Problem Solving in the Kitchen


There is nothing better than real-world activities to make learning stick. The understanding we gain through doing something on a regular basis takes a concept and engrains it in our minds. The act of problem solving is a great way to get kids involved in problems that happen every day. There are many kids cooking activities that will help their problem solving ability. Cooking and baking involve math, science, life skills, nutrition, teamwork and so much more.


Ways Problem Solving Happens in the Kitchen

Adjusting recipes

Many times, a recipe needs to be adjusted in some way. Whether you are working around allergies or cooking for a smaller or larger group than the recipe feeds, there are many ways to adjust a recipe to fit your needs. Adjustments are a great way to create a kids cooking activity that teaches them to research, experiment and problem solve.

Countless times, a forgotten ingredient is only noticed when you have already started putting the recipe together. Why not let your kids be a part of figuring out what you have on hand that can replace the missing ingredient? Did you run out of milk? Can you use water instead? Will almond milk work for whole milk in a recipe? Not only does this help them problem solve with many possibilities, but it also prepares them for the time in the future when they may have the same issue.

Some other common adjustments made in the kitchen are

  • Adding and removing ingredients from a recipe can make a basic recipe your own creation. Let your kids think of different ways to alter a recipe to make it fit their tastes like adding toffee to a chocolate chip cookie recipe or raisins to a bread recipe.
  • Adjusting recipes for a friend or family member who has a nut allergy. Will your recipe work without the nuts? Can you add something to replace the nuts?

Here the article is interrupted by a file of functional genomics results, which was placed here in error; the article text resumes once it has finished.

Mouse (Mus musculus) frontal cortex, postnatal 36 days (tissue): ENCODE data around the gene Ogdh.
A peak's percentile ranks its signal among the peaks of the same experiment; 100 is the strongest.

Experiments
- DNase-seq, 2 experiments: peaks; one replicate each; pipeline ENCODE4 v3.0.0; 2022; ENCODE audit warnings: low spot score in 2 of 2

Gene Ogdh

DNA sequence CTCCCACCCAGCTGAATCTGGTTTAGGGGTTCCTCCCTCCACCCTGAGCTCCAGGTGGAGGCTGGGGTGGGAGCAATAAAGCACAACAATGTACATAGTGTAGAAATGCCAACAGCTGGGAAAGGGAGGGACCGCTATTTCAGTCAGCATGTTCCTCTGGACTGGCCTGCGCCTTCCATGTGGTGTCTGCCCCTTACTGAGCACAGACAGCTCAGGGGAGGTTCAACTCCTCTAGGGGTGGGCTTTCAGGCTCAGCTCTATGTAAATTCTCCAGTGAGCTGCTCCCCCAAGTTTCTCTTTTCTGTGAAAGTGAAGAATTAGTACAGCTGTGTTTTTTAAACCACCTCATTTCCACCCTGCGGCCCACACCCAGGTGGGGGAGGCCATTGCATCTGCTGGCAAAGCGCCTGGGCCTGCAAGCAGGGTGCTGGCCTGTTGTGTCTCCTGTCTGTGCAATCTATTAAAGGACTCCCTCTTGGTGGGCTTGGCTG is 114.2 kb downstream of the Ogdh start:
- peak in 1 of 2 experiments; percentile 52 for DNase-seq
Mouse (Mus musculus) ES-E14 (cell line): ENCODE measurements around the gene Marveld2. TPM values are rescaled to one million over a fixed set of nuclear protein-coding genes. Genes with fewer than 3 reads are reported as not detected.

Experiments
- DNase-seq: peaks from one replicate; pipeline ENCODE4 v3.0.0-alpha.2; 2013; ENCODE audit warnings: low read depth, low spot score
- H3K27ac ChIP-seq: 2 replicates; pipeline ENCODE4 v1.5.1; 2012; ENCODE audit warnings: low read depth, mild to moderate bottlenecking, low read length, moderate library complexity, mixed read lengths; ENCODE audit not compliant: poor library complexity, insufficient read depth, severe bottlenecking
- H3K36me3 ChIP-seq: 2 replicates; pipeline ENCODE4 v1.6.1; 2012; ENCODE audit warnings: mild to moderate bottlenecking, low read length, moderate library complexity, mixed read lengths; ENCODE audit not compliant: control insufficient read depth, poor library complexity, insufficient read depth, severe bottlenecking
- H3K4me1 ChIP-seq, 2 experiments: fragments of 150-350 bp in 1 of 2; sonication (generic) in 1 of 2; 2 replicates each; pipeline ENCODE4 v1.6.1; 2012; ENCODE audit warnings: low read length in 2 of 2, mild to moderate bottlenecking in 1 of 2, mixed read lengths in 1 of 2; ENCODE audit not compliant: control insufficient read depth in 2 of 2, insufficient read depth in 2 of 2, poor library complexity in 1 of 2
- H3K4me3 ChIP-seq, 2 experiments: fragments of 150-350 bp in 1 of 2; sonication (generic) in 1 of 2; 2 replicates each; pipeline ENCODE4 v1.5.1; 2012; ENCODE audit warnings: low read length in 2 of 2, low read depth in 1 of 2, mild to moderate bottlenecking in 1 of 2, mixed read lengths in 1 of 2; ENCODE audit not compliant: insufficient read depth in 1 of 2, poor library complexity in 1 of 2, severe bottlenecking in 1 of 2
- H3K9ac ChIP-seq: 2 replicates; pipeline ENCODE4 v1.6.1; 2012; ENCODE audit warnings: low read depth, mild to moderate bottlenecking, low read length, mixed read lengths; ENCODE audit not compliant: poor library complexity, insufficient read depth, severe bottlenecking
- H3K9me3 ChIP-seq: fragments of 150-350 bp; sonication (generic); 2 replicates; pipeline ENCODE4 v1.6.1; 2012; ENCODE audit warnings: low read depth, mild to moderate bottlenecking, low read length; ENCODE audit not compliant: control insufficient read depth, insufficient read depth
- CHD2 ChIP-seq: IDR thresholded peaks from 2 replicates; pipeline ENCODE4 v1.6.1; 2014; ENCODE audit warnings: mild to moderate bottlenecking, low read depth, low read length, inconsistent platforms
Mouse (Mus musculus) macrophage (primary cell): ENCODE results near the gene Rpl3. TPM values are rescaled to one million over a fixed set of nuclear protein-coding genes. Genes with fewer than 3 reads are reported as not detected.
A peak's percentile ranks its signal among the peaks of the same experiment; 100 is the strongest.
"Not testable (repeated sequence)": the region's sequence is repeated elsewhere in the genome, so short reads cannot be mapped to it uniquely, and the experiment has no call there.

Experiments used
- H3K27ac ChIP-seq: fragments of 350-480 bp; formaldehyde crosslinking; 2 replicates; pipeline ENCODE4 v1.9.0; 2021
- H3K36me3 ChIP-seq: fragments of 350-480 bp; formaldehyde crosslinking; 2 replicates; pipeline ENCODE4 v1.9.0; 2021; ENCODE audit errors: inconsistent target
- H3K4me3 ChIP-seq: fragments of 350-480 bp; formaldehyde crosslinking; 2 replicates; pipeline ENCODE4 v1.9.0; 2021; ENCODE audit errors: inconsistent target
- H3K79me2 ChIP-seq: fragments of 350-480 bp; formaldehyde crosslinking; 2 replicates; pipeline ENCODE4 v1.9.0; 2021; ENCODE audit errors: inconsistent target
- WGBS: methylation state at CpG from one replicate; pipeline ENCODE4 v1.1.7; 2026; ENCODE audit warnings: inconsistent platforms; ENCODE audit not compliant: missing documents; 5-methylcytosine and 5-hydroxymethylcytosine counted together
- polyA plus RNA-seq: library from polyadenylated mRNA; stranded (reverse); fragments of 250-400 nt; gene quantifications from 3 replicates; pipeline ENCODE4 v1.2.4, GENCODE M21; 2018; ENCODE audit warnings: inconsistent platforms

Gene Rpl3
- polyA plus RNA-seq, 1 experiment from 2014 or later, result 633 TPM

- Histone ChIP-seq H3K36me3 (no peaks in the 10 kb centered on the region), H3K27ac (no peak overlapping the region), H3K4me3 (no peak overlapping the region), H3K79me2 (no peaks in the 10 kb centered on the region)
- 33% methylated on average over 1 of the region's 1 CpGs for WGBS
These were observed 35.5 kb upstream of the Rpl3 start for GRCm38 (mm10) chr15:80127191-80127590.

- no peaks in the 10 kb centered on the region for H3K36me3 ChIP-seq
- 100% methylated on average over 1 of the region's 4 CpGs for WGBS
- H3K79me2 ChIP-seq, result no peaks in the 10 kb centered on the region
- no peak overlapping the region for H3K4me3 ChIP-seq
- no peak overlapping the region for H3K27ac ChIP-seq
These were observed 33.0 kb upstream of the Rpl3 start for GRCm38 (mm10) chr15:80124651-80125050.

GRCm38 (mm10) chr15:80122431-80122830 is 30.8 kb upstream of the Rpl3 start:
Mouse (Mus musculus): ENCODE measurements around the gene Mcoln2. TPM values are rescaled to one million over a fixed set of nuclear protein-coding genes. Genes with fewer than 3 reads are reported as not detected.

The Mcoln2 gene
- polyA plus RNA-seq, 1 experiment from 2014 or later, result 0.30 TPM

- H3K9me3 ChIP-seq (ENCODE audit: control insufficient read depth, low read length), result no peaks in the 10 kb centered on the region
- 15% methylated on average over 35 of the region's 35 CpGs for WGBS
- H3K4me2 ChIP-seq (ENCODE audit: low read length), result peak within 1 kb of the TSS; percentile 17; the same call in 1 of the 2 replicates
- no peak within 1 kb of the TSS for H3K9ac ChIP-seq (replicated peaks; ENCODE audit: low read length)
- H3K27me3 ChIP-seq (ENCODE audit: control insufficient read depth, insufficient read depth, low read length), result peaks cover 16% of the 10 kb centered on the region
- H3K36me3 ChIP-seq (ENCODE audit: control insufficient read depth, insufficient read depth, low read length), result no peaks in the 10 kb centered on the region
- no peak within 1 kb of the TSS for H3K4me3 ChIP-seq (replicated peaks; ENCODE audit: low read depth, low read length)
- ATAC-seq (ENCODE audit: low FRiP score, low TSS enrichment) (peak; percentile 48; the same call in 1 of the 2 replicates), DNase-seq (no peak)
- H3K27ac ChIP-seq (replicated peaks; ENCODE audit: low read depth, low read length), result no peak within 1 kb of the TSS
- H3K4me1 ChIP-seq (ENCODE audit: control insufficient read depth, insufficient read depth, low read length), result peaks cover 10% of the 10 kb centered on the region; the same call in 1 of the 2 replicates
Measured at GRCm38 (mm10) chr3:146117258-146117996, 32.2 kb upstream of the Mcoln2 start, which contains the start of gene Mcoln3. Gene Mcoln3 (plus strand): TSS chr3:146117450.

• Making a recipe gluten free. Gluten free flour works in place of the all-purpose flour in many recipes, but will the addition be 1:1 or do you need more of another ingredient to make the recipe work? It depends on the type and brand of flour you are using.
  • Many times, a recipe is not quite enough for feeding the whole family. Another kids cooking activity that promotes problem solving is doubling, tripling or even quadrupling a recipe. This is a wonderful activity especially if your kids are working with fractions. Tripling ¾ cups is great practice for adding or even multiplying fractions. Take it one step further and half a recipe so you make less. This will be a great way to see and use numbers in a more memorable way.




Sometimes just observing is enough to give more understanding. Chemical reactions happen throughout cooking and baking. Observing the process and looking for signs of chemical reactions is a great way to understand how things work together.

Baking provides many different ways to see chemistry in action. The way two or three ingredients react will create bubbles, the rising of bread and so much more. Experiment with the amount of salt or baking soda in a recipe. Prepare the recipe twice, one with more than the other and see what happens. Here are a few different kitchen experiments showing chemical reactions between ingredients. 

There are many things you can observe in cooking. Why do oil and vinegar separate when you are mixing your dressing? Why do greens wilt when they get hot? Even combining hot and cold ingredients can begin a fun observation.

Water is a simple way to make observations. Boiling and freezing water and starting from different temperatures can be a fun experiment.

There are so many ways kids can problem solve with kids cooking activities. Asking questions, making observations and experimenting are only just a few. Each time you cook or bake, get your children in on the process even if just for a short time to solve a problem.


Related Articles:

Food-Focused Family Learning

Kitchen Science Lab


This article has been written by homeschooling staff writers of The Canadian Schoolhouse (TCS). Enjoy more of our content from TCS contributors and staff writers by visiting our Front Door page that has content on our monthly theme and links to all our content sections.

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"Train up a child in the way he should go and when he is old, he will not depart from it" (Proverbs 22:6).